However, considering that children are most vulnerable from vaccine-preventable diseases, they have rightly been prioritised for vaccination. A few decades ago, the supply of vaccines was limited, and the financial resources and trained workforce that governments had were scarce. Thus, vaccines were aimed to be delivered to the population groups which would benefit from them the most — children.

However, in the last five decades, things have changed for the better. With increased vaccine coverage, children are better protected. However, diseases that are preventable with vaccines are increasingly becoming common in the adult population. Therefore, it becomes imperative that government policies now focus on the vaccination of adults and the elderly, as well, as is happening in many countries. For better coverage of adult vaccines, we can learn from the past and five decades of the EPI.

First, there are some initial policy and technical discussions regarding expanding immunisation coverage in additional populations. The recent announcement on HPV vaccines for teenage girls is a good start. However, the Indian government needs to consider providing recommended vaccines for a wider section of adults and elderly population. Considering that vaccines are highly cost effective, once recommended by the National Technical Advisory Group on Immunization (NTAGI), vaccines for all age groups should be made available as free at the government facilities.

Second, the NTAGI in India, which provides recommendations on the use of vaccines should start providing recommendations on the use of vaccines in adults and the elderly. We need to remember that once a vaccine is recommended by the government body, the coverage is likely to be far greater than if the vaccines are not recommended by the government.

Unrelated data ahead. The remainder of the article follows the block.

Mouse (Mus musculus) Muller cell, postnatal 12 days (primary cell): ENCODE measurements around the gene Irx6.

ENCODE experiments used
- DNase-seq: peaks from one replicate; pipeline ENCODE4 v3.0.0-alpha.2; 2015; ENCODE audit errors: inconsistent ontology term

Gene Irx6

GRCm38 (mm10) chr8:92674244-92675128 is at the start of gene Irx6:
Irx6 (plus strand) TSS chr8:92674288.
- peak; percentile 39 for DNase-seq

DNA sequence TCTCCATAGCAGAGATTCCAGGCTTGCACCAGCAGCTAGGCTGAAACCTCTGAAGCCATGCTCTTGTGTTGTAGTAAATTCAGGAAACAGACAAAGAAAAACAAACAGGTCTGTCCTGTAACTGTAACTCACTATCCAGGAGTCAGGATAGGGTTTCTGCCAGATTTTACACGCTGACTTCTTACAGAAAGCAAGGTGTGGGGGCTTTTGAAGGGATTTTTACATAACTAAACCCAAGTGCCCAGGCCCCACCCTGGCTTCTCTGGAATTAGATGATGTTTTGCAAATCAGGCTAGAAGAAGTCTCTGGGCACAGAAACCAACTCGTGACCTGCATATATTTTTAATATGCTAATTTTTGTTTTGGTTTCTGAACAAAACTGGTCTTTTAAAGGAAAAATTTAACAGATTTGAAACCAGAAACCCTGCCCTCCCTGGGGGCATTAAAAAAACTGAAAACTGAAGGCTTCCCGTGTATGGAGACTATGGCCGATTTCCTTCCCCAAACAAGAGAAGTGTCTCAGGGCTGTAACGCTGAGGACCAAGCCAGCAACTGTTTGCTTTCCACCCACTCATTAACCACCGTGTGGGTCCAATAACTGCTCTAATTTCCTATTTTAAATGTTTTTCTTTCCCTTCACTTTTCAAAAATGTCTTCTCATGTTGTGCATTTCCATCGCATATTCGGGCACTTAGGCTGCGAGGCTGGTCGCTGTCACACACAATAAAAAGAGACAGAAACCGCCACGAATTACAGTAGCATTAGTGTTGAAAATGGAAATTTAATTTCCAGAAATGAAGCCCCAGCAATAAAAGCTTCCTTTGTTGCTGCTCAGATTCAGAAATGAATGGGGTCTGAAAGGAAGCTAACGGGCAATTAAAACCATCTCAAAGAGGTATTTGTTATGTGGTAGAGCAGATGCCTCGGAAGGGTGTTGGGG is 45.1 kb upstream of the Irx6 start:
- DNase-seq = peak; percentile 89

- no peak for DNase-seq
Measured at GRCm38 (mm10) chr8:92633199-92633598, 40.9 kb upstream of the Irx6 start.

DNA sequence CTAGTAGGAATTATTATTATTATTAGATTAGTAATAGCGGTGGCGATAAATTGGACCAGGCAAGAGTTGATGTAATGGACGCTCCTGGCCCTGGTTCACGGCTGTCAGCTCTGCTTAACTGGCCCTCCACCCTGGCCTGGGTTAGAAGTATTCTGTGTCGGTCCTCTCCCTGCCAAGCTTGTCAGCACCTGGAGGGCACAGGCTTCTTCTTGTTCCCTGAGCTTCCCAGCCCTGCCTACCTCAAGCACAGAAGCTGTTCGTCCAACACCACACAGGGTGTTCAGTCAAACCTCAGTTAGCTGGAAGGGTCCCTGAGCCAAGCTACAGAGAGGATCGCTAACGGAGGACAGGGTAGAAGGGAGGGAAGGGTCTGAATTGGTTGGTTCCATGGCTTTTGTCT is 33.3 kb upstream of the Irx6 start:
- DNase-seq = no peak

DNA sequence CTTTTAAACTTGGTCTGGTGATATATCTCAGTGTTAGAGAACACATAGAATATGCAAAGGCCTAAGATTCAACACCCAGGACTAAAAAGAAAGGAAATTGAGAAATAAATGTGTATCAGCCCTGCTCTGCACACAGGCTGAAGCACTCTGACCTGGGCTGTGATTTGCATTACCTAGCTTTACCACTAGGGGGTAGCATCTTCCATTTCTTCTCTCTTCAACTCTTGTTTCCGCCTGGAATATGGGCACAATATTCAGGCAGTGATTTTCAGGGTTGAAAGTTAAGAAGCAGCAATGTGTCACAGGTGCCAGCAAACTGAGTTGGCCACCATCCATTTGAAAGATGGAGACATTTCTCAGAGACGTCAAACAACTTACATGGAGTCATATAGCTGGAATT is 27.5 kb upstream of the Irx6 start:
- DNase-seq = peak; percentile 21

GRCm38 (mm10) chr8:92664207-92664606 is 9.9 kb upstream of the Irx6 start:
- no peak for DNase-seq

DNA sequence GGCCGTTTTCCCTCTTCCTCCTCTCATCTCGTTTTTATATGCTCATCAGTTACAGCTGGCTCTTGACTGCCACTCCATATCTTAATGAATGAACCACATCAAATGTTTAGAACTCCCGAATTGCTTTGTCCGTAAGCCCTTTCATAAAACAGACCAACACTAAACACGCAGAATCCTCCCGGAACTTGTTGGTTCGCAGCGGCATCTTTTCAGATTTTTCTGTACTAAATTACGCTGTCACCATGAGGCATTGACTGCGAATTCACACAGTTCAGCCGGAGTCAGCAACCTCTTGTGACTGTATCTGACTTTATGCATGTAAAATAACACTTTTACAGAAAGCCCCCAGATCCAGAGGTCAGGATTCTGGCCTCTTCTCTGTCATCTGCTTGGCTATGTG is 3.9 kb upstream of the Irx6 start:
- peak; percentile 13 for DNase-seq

Third, the prevailing myths and misconceptions about vaccines must be proactively addressed to tackle vaccine hesitancy. The government must consider the help of professional communication agencies to dispel myths (and in a layperson’s language and with the use of social media). This also requires citizens to learn and educate themselves about these vaccines from reliable sources.

Fourth, various professional associations of doctors — community medicine experts, family physicians and paediatricians should work to increase awareness about vaccines among adults and the elderly. Physicians treating patients with any disease should use the opportunity to make them aware of vaccines.

Fifth, medical colleges and research institutions should generate evidence on the burden of diseases in the adult population in India.

There are studies which have noted that the introduction of new vaccines in national programmes contributes to increased coverage of all existing vaccines. Therefore, it is likely that expanding coverage of vaccines for adults and the elderly may result in improved coverage with childhood vaccines and reduced vaccine inequities. India’s EPI has made major progress and it is arguably a time for another independent national level review of the UIP in India, engaging key partners and international experts.

In late 2023, India launched a pilot initiative of adult BCG vaccination as part of efforts to ‘end TB’ from India. The COVID-19 vaccination of the adult population has made the public sensitized to the need for and the benefits of adult vaccination. This is a right opportunity to start a new journey of adult vaccination in India. In the 50 years of the EPI, it is time for another expansion of the programme with focus on zero dose children, addressing inequities in vaccine coverage and offering vaccines to adults and the elderly. It is time to make EPI an ‘Essential Program on Immunization’.

Dr. Chandrakant Lahariya, a medical doctor, has 15 years of work experience with the World Health Organization in its India Office, Regional office for Africa, Brazzaville, and Headquarters in Geneva. Dr. Rakesh Kumar, a medical doctor, is a former Joint Secretary, Reproductive and Child Health, Ministry of Health and Family Welfare, Government of India, and also a global health expert. He is the CEO of Wadhwani Initiative for Sustainable Healthcare (WISH), India